Opposition TDs who have raised concerns around vaccinations have defended their actions.
It comes as Health Minister Simon Harris wrote to all TDs and senators calling on them to publicly support childhood immunisation programmes to combat anti-vax "scaremongering" and "populist nonsense".
Cases of measles have spiked by 200% in the last year and the HSE was forced to launch an awareness campaign following significant drop off rates in young girls getting the HPV vaccine.
In a letter sent to all TDs and senators, Mr Harris blamed "misinformation and disinformation" for the worrying drop off in children being immunised and the significant increase in cases of measles which is highly contagious and can be dangerous.
A number of TDs have previously tabled parliamentary questions to Mr Harris questioning the safety of vaccinations such as HPV and the side effects associated with it.
Mr Harris yesterday dismissed these concerns and said: "As a parent and as Minister for Health I instinctively believe that vaccination should be the norm.
"There is so much information out there today, which is great, but parents need to know where they can get reputable information and my worry that in the social media ear in which we now live that there has been misinformation and disinformation spread and that has resulted in very stark figures.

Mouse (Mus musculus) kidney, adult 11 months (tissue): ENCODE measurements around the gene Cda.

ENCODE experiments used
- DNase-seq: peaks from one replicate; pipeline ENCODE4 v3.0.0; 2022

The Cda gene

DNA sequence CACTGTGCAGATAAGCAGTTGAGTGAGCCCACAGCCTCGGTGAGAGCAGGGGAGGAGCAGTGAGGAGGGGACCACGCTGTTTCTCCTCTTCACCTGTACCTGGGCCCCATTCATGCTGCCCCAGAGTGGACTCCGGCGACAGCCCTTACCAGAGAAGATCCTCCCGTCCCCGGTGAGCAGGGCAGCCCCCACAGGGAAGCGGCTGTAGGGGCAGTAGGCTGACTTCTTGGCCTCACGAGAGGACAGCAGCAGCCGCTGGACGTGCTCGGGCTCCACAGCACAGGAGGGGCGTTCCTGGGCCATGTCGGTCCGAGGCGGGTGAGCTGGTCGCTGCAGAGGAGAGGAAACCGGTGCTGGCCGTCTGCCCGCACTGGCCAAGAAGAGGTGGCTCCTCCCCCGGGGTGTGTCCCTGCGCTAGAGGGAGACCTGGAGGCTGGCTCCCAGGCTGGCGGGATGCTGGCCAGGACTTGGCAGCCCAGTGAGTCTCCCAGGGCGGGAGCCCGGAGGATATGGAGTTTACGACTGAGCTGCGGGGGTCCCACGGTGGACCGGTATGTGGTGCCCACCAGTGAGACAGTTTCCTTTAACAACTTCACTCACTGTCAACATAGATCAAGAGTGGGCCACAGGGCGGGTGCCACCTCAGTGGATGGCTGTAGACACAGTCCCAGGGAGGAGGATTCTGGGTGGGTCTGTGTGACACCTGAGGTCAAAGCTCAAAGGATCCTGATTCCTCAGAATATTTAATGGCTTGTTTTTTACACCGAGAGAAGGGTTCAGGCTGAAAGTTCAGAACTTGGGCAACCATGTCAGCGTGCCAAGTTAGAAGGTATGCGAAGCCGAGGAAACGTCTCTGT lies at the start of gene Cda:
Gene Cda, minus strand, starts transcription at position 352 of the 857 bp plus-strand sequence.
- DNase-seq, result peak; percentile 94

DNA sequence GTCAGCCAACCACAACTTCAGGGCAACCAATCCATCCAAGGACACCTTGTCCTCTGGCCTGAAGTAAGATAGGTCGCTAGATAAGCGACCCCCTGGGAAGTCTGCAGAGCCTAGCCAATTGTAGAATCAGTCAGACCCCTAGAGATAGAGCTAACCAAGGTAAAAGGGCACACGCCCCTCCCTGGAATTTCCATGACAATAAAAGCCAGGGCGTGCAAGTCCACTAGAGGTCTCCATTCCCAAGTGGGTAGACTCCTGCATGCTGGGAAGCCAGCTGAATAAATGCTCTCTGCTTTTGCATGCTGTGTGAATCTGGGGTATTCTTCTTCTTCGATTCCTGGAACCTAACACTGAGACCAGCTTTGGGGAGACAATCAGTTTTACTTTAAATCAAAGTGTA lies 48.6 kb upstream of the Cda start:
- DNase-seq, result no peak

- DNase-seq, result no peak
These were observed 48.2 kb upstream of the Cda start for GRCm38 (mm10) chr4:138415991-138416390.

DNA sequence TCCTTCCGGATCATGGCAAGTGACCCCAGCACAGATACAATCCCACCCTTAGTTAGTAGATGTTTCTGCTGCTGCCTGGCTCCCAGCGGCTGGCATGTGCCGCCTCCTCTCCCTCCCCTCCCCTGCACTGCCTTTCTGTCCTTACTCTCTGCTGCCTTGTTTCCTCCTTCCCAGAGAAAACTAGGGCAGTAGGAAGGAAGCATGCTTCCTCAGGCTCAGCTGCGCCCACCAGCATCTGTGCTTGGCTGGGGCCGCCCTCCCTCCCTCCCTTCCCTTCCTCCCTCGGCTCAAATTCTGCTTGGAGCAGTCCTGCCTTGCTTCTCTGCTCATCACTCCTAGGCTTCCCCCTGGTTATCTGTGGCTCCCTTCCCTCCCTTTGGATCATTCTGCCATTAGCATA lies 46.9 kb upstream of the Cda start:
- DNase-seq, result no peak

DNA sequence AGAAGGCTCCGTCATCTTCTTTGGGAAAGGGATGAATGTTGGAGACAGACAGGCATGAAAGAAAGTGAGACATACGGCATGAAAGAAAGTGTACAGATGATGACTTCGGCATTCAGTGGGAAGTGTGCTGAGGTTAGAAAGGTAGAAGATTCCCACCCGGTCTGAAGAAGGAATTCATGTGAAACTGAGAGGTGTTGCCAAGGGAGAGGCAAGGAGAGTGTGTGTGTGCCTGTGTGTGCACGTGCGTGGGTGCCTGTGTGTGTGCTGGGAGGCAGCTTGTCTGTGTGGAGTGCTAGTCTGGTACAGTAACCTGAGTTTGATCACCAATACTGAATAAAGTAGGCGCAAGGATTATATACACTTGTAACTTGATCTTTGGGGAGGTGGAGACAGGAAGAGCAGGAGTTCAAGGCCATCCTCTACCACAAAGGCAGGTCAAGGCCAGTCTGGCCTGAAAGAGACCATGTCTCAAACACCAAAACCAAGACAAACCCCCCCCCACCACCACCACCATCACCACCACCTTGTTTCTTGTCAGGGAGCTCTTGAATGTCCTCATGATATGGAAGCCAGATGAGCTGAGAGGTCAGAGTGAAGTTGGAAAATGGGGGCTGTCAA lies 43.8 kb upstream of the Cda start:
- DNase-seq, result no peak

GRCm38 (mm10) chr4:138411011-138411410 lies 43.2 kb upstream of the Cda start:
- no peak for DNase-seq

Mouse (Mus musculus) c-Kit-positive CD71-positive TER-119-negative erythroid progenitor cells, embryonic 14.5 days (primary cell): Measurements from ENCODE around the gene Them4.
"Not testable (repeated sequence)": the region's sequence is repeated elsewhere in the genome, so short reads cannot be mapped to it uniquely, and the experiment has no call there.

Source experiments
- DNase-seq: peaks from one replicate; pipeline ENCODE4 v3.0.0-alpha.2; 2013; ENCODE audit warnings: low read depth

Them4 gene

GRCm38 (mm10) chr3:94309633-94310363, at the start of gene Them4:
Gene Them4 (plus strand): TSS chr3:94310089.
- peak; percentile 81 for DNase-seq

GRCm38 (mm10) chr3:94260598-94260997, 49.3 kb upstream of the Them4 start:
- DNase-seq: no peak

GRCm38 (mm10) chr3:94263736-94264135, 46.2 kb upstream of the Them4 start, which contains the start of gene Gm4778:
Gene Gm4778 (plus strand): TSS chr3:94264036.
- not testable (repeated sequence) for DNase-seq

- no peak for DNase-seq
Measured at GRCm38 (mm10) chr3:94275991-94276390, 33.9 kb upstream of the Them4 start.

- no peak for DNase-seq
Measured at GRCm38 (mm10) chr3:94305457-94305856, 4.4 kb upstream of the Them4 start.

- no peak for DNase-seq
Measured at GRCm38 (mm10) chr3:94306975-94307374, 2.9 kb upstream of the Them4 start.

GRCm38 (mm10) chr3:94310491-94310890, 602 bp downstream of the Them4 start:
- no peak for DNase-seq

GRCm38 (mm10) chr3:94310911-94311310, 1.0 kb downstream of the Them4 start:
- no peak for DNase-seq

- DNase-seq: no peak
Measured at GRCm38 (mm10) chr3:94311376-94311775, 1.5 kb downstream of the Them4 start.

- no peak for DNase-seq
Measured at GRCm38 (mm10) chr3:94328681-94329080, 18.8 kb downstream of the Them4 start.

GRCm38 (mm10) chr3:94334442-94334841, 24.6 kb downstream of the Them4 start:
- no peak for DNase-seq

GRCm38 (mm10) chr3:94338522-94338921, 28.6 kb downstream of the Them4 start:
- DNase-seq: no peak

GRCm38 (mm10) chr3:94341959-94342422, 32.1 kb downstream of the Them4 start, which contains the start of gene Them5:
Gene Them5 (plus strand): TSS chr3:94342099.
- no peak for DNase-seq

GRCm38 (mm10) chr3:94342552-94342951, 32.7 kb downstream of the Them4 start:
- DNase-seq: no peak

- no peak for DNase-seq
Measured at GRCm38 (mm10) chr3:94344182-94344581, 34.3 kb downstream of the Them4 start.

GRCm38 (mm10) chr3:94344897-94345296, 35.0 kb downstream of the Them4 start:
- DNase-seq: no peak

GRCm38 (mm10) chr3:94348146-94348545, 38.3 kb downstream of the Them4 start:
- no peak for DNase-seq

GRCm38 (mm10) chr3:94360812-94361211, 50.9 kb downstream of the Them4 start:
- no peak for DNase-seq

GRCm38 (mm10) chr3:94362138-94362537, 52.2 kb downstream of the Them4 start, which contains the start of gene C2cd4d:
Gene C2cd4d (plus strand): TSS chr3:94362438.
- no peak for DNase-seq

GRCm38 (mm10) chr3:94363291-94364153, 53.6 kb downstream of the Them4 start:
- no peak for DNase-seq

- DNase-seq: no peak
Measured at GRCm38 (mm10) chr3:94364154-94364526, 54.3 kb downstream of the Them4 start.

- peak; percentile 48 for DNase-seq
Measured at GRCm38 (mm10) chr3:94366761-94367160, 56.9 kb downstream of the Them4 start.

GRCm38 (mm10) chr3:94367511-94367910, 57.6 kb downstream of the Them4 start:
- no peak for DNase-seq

"We had 25 cases of measles in Ireland in 2017, we had 86 last year and so far in the first four months of this year we see 47 so we are seeing a very significant increase in diseases which many of us thought had nearly been confined to the history books.
"We saw with the HPV vaccine where we had a very high uptake rate and then a campaign of misinformation saw that rate drop. We are now working really hard to get it back up."
Fianna Fáil TD Eugene Murphy, who last year asked the minister to make a statement on unexplained adverse reactions associated with the HPV vaccination, said he was representing a constituent in doing so.
"My personal view is that I think it's important that the vaccination programme is supported. I was asked by a constituent, there is a small number of people who have concerns and I never brush them aside and that's why I think research should continue."
Party colleague Marc McSharry who has also written to the minister about the HPV vaccination said he is "totally in favour" of immunisation. However he said an "adequate pathway of care" for those who do have adverse reactions should be provided.
Independent TD Michael Fitzmaurice said he had contacted the minister asking for clarity on his letter. However, he said he had tabled the parliamentary question on vaccinations after being contacted by a constituent.
Kerry TD Michael Healy-Rae told the Irish Examiner that he had not received the letter from Mr Harris and would not be making a comment on it or on vaccinations until he received the correspondence.